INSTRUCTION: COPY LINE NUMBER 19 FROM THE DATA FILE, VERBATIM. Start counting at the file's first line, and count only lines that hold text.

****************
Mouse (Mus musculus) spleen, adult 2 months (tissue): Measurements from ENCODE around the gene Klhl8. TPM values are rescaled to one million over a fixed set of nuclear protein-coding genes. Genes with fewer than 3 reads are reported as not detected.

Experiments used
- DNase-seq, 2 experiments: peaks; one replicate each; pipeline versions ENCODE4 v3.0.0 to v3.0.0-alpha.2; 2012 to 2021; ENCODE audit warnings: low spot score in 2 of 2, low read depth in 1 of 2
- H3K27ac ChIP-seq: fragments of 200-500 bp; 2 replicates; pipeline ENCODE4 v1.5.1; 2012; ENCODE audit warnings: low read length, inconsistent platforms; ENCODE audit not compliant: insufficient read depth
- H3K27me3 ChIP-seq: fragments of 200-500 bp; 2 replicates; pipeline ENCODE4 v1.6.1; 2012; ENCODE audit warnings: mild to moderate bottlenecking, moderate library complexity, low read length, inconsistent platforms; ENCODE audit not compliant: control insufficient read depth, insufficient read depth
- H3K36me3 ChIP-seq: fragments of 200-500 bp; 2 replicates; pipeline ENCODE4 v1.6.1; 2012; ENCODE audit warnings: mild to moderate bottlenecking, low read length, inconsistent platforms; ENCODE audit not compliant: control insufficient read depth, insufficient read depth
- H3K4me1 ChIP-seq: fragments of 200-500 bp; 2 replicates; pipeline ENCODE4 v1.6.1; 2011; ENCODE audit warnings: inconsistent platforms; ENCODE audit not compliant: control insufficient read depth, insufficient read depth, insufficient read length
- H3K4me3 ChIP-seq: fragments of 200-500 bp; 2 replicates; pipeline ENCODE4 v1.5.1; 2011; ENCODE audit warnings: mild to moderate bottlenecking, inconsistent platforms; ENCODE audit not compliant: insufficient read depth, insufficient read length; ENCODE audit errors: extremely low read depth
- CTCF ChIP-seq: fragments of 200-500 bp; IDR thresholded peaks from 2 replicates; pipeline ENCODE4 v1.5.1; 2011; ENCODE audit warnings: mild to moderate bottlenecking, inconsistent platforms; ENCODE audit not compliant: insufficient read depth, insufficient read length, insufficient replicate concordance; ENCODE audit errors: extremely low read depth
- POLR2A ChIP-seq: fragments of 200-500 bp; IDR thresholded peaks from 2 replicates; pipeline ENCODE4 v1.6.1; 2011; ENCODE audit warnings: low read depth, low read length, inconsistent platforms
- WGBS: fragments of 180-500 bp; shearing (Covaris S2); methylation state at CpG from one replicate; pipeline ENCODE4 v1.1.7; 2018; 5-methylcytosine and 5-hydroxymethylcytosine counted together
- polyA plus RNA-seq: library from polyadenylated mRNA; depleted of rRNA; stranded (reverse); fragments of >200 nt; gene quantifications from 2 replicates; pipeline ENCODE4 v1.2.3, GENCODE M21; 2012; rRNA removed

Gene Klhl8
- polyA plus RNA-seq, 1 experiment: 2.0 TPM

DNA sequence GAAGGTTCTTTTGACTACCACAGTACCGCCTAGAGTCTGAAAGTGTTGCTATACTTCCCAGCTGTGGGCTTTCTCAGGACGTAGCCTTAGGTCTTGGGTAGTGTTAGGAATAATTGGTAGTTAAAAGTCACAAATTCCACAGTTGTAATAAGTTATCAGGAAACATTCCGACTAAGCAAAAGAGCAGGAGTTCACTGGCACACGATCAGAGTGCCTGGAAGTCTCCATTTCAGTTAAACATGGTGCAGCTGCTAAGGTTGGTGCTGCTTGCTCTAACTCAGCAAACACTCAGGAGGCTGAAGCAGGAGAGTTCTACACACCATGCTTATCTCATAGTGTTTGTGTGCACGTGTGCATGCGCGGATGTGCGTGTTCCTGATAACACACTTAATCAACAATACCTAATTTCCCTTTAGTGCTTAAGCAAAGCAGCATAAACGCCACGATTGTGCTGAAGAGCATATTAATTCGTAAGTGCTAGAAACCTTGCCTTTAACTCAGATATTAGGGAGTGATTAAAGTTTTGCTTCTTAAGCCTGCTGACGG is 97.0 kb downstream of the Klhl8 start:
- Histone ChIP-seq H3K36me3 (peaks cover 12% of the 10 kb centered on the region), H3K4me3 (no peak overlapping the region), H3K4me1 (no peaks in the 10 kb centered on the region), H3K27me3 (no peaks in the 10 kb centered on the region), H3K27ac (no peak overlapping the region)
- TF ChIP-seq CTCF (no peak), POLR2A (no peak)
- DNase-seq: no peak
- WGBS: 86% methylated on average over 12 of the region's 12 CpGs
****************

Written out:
- WGBS: 86% methylated on average over 12 of the region's 12 CpGs